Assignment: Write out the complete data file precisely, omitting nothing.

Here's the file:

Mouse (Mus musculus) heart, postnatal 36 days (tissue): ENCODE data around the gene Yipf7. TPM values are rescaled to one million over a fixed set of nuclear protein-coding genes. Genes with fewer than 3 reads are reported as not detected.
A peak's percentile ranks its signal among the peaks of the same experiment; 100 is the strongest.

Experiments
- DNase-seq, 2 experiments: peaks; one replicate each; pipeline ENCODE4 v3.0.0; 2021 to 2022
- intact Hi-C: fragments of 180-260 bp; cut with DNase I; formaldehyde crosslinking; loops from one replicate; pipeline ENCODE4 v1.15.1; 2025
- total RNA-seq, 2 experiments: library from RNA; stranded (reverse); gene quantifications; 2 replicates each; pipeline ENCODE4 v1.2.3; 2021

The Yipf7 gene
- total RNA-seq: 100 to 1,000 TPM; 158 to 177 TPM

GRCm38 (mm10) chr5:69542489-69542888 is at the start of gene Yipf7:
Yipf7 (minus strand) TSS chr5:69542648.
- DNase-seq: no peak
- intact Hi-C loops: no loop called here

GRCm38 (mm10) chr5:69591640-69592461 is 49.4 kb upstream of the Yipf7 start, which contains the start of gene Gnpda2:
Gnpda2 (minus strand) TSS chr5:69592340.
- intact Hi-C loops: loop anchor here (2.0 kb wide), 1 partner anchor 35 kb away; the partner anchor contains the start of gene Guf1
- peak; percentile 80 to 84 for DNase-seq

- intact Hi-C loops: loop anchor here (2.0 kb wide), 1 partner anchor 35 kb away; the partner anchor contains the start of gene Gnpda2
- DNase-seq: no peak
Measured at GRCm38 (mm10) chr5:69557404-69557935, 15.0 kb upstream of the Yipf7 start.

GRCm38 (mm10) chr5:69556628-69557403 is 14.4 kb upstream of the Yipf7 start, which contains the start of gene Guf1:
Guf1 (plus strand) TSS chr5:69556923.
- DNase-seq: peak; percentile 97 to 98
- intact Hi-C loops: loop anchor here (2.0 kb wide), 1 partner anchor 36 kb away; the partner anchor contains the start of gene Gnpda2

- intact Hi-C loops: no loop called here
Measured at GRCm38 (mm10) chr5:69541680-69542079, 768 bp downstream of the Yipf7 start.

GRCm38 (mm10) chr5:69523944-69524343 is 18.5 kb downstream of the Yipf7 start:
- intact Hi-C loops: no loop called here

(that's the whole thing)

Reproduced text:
Mouse (Mus musculus) heart, postnatal 36 days (tissue): ENCODE data around the gene Yipf7. TPM values are rescaled to one million over a fixed set of nuclear protein-coding genes. Genes with fewer than 3 reads are reported as not detected.
A peak's percentile ranks its signal among the peaks of the same experiment; 100 is the strongest.

Experiments
- DNase-seq, 2 experiments: peaks; one replicate each; pipeline ENCODE4 v3.0.0; 2021 to 2022
- intact Hi-C: fragments of 180-260 bp; cut with DNase I; formaldehyde crosslinking; loops from one replicate; pipeline ENCODE4 v1.15.1; 2025
- total RNA-seq, 2 experiments: library from RNA; stranded (reverse); gene quantifications; 2 replicates each; pipeline ENCODE4 v1.2.3; 2021

The Yipf7 gene
- total RNA-seq: 100 to 1,000 TPM; 158 to 177 TPM

GRCm38 (mm10) chr5:69542489-69542888 is at the start of gene Yipf7:
Yipf7 (minus strand) TSS chr5:69542648.
- DNase-seq: no peak
- intact Hi-C loops: no loop called here

GRCm38 (mm10) chr5:69591640-69592461 is 49.4 kb upstream of the Yipf7 start, which contains the start of gene Gnpda2:
Gnpda2 (minus strand) TSS chr5:69592340.
- intact Hi-C loops: loop anchor here (2.0 kb wide), 1 partner anchor 35 kb away; the partner anchor contains the start of gene Guf1
- peak; percentile 80 to 84 for DNase-seq

- intact Hi-C loops: loop anchor here (2.0 kb wide), 1 partner anchor 35 kb away; the partner anchor contains the start of gene Gnpda2
- DNase-seq: no peak
Measured at GRCm38 (mm10) chr5:69557404-69557935, 15.0 kb upstream of the Yipf7 start.

GRCm38 (mm10) chr5:69556628-69557403 is 14.4 kb upstream of the Yipf7 start, which contains the start of gene Guf1:
Guf1 (plus strand) TSS chr5:69556923.
- DNase-seq: peak; percentile 97 to 98
- intact Hi-C loops: loop anchor here (2.0 kb wide), 1 partner anchor 36 kb away; the partner anchor contains the start of gene Gnpda2

- intact Hi-C loops: no loop called here
Measured at GRCm38 (mm10) chr5:69541680-69542079, 768 bp downstream of the Yipf7 start.

GRCm38 (mm10) chr5:69523944-69524343 is 18.5 kb downstream of the Yipf7 start:
- intact Hi-C loops: no loop called here